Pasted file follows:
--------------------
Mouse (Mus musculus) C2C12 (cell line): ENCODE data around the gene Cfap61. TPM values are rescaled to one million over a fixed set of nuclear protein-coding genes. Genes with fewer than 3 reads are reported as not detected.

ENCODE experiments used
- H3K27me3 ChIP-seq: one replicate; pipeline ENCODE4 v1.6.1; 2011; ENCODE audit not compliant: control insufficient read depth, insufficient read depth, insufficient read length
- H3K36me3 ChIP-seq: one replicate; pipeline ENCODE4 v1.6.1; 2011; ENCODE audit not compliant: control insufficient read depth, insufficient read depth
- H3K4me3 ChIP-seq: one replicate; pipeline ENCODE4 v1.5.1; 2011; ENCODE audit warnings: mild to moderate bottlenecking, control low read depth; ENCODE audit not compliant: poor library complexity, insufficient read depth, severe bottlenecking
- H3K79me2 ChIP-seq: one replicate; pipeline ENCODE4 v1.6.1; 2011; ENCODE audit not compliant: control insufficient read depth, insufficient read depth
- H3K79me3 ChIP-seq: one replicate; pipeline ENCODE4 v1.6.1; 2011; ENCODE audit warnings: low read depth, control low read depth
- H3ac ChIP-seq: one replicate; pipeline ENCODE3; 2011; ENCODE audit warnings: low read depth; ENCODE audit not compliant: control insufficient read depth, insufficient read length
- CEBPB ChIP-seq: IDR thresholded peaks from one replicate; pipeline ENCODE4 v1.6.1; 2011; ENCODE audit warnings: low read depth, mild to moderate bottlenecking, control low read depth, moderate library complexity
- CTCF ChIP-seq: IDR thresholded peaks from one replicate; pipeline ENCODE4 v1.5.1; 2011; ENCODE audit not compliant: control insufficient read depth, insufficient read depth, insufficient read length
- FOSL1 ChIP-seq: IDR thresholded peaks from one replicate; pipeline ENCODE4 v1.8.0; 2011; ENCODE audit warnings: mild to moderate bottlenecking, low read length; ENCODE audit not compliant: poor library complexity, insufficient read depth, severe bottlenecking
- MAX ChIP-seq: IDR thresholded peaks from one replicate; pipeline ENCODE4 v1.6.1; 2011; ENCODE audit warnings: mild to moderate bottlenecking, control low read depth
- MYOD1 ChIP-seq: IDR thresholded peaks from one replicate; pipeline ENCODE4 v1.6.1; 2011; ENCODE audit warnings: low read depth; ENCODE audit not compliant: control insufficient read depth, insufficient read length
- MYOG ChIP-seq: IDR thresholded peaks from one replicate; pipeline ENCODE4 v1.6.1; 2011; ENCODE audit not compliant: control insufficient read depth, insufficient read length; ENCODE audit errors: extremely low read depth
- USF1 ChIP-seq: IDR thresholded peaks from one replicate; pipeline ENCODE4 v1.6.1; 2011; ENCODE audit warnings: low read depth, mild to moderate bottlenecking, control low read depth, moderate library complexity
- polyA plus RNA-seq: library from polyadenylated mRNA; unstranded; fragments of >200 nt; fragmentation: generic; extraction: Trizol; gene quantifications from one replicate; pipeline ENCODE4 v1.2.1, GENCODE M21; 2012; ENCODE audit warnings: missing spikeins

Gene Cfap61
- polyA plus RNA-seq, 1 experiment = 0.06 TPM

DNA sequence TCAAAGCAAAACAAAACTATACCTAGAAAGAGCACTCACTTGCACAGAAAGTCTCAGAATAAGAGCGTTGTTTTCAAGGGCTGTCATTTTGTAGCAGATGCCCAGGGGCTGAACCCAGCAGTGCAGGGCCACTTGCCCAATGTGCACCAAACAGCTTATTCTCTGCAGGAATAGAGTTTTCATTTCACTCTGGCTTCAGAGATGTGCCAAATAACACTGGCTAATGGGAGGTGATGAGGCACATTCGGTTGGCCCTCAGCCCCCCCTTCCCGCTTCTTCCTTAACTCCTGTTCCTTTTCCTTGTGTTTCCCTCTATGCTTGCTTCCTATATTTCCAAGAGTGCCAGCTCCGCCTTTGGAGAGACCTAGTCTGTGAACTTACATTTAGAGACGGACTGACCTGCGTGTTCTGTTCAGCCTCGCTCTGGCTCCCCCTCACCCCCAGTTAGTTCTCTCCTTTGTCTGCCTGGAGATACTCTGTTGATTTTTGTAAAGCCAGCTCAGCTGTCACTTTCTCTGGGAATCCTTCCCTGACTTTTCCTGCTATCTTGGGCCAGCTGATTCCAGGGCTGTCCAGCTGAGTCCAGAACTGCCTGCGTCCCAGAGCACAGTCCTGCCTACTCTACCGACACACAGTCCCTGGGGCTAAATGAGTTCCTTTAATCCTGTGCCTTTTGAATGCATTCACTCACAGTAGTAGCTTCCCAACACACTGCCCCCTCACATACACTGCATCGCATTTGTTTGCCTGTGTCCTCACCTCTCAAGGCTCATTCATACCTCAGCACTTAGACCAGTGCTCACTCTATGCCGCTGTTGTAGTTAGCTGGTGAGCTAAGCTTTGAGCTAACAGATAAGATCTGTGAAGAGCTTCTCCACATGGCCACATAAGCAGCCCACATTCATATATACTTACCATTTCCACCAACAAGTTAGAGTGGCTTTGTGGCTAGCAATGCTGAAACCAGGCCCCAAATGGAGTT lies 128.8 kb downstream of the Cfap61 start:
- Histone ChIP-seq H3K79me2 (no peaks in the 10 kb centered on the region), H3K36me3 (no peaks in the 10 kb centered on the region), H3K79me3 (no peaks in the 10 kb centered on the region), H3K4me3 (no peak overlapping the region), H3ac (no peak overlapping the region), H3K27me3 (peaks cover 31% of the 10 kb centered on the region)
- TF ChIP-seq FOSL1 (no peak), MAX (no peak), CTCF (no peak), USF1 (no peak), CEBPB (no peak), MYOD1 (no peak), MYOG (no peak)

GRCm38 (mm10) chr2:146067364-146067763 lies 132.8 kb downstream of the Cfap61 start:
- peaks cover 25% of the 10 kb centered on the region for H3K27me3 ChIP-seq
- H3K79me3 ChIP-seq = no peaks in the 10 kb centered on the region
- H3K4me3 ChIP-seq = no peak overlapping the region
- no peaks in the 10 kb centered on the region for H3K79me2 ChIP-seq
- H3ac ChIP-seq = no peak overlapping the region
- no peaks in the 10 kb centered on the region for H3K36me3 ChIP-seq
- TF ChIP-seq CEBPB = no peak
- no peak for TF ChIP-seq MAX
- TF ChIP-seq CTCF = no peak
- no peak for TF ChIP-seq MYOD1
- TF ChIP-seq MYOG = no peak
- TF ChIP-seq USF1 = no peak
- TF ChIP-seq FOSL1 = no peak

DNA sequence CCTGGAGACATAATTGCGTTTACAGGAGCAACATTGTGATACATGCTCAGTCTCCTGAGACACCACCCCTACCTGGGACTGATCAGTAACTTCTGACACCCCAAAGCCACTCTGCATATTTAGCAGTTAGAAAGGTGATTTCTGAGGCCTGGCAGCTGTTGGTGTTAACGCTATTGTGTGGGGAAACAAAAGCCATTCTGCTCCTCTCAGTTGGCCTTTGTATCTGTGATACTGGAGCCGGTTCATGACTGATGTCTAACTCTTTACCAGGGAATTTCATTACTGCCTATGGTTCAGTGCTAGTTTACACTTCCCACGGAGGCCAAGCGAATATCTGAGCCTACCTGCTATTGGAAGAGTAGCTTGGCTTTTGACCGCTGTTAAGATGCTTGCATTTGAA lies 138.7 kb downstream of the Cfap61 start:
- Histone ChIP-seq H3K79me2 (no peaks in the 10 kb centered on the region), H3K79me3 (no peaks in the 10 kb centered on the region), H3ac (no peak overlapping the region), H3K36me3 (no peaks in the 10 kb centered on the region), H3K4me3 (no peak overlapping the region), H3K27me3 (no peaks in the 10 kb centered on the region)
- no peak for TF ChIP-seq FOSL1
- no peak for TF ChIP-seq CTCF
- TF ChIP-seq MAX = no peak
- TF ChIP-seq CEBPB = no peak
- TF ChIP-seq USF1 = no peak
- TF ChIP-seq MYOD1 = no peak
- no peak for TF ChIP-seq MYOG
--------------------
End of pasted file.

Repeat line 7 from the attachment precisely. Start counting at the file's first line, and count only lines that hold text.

- H3K79me3 ChIP-seq: one replicate; pipeline ENCODE4 v1.6.1; 2011; ENCODE audit warnings: low read depth, control low read depth